Ministers have been accused of "sitting on their hands" over warnings that the country's largest Covid-19 field hospital is ill-prepared to help the capital cope with a second wave of infections.
Last week, Matt Hancock, the Health Secretary, confirmed that the Nightingale hospitals set up earlier this year would be ready to receive patients once again as conventional hospitals in some parts of the country faced becoming overwhelmed.
However, despite warnings in the spring that the London Nightingale needed to undergo a transformation to play a significant role over the winter, NHS England has admitted that no changes have been made to the facilities since the field hospital was put on "standby" in May.
Watch: Coronavirus-related medicine stockpiles are running low, Labour claims
The hospital, which has the potential to accommodate up to 4,000 patients, was constructed at east London's ExCeL exhibition centre in April.
It was initially set up to provide up to 500 intensive care beds, but only cared for 51 patients, and senior critical care medics had suggested that it should instead adopt the 'step down' model used for the temporary hospitals in Manchester and Birmingham.
Research has shown that far fewer patients require ventilators than was previously thought, but the London Nightingale is designed for patients who have already been put on ventilators and require ongoing critical care.
Dr Rinesh Parmar, a specialist registrar in anaesthetics who chairs the Doctors' Association, said: "Ministers appear to have been sitting on their hands and not learning the lessons from the first wave.
"You tend to have more patients that are not intubated and ventilated than are using other therapies. From a staffing point of view, it would also make sense to have it as a step down facility so you're not then required to staff it with intensive care doctors and nurses who are already in short supply."
Nicki Credland, who chairs the British Association of Critical Care Nurses, said: "What we have learned now is that patients, certainly from an intensive care point of view, are better off being looked after in proper hospitals.
"Therefore, there needs to be a conversation and a configuration of the Nightingales to potentially look at other ways of being able to support the NHS, with the big caveat that you still have to be able to staff them."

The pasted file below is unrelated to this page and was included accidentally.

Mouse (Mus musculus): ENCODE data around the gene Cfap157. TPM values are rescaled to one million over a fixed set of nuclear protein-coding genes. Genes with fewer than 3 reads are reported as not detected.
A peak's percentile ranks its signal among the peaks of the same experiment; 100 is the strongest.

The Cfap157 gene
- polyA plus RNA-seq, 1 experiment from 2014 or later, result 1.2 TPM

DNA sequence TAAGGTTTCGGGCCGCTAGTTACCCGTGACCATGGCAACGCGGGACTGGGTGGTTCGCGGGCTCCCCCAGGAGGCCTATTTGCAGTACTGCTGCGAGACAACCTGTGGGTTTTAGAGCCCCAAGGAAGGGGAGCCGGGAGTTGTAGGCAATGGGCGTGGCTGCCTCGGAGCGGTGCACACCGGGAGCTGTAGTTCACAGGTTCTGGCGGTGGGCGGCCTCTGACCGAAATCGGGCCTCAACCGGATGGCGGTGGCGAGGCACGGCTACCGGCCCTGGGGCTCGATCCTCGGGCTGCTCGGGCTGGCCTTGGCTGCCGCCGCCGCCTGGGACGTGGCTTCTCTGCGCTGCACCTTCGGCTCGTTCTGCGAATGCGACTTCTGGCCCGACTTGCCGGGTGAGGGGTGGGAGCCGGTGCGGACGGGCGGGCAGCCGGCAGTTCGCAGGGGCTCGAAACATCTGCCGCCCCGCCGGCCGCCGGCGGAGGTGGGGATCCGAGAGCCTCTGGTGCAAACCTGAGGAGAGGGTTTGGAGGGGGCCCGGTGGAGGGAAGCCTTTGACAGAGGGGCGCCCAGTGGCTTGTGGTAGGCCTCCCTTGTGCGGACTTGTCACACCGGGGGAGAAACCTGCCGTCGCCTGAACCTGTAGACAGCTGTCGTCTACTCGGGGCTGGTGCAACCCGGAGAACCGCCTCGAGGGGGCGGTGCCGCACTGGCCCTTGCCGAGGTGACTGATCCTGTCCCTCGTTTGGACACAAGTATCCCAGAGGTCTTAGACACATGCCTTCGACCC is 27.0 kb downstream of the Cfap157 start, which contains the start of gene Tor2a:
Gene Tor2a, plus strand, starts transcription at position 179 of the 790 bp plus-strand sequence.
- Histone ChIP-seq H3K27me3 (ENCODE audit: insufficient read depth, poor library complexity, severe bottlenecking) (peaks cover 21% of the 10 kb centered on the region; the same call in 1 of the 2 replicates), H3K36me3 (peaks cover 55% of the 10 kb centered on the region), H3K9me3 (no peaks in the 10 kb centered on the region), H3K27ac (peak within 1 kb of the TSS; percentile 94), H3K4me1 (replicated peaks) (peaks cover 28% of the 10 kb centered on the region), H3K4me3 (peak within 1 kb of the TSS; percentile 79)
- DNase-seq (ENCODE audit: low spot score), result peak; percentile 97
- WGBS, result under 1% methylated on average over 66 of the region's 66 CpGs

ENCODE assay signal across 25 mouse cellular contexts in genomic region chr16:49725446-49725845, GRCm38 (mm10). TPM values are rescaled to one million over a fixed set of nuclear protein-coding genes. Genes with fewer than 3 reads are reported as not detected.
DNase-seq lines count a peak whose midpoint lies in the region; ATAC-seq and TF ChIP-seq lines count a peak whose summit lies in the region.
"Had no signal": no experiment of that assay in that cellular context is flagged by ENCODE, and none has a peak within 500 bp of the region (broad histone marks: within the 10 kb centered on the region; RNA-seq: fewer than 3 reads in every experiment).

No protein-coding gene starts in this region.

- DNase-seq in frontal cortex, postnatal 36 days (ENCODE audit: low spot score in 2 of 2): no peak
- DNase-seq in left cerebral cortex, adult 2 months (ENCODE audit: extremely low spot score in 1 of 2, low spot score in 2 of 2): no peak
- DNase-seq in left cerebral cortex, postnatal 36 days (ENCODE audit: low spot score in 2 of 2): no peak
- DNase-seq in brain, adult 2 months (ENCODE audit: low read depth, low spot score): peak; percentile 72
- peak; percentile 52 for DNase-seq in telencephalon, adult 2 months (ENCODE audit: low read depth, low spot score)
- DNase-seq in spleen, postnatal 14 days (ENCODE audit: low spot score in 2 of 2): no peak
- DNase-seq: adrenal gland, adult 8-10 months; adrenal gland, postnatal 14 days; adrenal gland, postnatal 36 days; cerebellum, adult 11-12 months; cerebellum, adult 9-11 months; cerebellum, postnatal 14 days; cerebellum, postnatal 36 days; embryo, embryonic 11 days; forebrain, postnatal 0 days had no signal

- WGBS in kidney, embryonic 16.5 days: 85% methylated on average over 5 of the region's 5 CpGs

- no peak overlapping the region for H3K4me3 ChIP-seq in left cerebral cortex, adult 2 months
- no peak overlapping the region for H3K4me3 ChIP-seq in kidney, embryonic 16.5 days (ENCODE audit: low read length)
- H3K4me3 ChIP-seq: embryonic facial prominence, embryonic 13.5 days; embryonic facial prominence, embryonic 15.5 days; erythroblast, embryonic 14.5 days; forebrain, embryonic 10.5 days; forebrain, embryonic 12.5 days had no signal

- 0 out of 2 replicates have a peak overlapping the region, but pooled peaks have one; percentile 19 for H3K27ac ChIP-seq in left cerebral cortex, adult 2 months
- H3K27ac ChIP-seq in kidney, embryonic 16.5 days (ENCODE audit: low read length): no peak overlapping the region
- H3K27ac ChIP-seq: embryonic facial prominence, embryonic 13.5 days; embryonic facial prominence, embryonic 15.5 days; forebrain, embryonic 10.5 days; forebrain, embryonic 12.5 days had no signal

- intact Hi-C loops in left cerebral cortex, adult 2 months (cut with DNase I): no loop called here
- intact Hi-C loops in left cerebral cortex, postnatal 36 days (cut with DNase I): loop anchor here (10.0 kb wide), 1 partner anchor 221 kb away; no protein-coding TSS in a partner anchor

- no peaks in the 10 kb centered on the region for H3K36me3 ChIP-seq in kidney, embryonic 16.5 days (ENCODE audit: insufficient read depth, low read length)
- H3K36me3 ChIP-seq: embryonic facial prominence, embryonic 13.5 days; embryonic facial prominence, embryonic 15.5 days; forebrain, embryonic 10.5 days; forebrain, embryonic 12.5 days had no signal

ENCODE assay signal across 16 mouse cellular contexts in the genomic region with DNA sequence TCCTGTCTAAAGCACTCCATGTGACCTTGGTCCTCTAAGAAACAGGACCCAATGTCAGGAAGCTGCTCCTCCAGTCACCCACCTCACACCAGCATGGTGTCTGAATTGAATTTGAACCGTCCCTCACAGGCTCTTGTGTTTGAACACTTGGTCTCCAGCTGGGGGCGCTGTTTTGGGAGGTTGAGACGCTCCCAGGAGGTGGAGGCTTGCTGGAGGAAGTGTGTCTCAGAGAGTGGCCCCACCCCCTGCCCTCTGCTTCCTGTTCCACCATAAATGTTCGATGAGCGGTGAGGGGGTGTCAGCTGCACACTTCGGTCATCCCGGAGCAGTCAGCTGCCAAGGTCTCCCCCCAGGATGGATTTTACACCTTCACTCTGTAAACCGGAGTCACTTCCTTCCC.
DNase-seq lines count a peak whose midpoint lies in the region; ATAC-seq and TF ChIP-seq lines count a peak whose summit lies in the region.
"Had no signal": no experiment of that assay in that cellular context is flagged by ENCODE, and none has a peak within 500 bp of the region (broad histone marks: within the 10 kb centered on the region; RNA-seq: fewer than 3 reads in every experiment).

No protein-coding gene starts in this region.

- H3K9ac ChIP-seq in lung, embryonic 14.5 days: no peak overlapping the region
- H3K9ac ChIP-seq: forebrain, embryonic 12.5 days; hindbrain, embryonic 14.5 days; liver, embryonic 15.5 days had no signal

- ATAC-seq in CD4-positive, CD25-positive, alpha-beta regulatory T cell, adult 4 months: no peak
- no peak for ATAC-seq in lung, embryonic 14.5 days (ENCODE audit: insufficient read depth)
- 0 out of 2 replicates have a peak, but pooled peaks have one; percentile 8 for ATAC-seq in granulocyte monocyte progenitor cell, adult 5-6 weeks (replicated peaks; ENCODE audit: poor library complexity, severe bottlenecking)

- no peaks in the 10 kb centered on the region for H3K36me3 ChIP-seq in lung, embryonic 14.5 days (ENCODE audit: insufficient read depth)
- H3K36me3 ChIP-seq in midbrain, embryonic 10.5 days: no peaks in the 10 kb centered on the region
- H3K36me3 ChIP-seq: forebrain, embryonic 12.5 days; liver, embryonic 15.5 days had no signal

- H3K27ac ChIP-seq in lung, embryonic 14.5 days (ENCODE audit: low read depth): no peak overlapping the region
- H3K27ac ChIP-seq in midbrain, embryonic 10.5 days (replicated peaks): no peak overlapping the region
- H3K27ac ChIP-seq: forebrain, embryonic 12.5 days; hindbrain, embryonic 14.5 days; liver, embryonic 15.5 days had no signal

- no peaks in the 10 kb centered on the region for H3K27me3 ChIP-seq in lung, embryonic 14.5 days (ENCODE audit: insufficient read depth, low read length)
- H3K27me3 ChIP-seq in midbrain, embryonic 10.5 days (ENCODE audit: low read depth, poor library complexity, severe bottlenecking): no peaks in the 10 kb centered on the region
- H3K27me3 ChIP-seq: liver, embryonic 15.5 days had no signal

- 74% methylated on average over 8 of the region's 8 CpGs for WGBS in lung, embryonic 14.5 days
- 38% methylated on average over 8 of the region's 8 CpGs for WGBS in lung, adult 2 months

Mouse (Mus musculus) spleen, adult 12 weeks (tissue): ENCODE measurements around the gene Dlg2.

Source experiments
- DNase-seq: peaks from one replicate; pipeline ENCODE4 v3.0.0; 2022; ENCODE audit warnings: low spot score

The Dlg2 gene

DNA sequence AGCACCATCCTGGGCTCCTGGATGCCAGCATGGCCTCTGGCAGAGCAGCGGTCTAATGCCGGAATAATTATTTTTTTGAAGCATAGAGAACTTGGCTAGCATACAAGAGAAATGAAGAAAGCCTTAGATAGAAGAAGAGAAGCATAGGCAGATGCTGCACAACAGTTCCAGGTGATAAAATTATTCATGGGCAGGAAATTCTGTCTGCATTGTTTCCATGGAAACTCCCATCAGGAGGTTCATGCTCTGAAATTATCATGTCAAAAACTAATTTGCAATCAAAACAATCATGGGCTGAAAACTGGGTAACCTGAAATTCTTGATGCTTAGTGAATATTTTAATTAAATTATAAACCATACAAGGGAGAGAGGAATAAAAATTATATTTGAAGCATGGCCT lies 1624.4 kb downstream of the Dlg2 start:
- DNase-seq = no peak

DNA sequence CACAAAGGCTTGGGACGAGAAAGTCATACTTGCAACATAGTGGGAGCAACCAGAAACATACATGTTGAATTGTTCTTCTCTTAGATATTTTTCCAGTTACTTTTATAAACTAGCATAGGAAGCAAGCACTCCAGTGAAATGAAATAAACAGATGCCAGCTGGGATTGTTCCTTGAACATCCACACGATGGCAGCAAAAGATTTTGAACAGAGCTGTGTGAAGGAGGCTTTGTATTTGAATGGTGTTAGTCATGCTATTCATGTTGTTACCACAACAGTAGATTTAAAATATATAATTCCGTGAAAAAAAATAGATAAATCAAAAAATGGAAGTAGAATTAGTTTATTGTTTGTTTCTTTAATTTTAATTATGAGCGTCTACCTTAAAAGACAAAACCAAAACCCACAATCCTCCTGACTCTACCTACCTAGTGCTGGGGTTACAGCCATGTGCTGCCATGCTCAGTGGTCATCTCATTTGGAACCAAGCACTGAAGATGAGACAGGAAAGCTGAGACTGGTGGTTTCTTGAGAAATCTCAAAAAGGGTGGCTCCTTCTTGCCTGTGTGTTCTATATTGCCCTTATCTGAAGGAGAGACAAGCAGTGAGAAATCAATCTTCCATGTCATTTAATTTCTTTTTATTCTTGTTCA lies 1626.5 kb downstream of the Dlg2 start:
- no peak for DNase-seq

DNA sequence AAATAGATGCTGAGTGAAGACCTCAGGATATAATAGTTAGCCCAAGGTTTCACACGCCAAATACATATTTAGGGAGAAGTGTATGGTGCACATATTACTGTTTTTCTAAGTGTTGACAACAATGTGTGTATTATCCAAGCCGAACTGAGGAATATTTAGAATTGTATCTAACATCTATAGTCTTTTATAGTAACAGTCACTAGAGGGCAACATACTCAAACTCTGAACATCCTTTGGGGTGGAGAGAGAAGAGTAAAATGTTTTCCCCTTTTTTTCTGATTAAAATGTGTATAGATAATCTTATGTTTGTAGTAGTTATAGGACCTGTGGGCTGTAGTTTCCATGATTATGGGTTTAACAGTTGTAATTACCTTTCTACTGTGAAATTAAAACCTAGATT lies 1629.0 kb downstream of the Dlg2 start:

In early April, the Health Service Journal disclosed that many critical care doctors and leaders of acute NHS trusts were concerned that the intensive care model in London was less useful than the step-down facilities provided in Birmingham and Manchester.
Such a model would allow permanent hospitals to expand their intensive care capacity to cope with the increase in patients, while knowing that 'step-down' beds were available elsewhere to accommodate those able to be discharged.
Jacob de Wolff, a London consultant in acute medicine, said on Twitter that opening the Nightingales earlier in the outbreak could have avoided "people still actively shedding virus ... being sent back to care homes."
Dr Wolff added: "London Nightingale was set up as a whopping intensive care unit. Not what we actually needed."
In a statement, the NHS in London said: "The London Nightingale Hospital remains on standby ready to quickly step up if needed."
See video below of patients being discharged back in May:
Last week, Manchester University NHS Foundation Trust confirmed that the city's Nightingale hospital was preparing to re-open, "as a facility for patients to have additional rehabilitation".
Vin Diwakar, NHS England's medical director for London, said: “It’s completely wrong to suggest the NHS has not been preparing for a second wave, and in fact as well as improved treatment, redesigned services and surgical hubs, the NHS has increased the number of specialist beds in London’s health system to care for people who are critically unwell with Covid-19.
“Hospitals and the NHS in London have planned for capacity to care for patients needing step-down care during recovery, and our NHS staff continue safely treating people with other health needs, so anyone who needs care or advice for any symptom should keep coming forward.”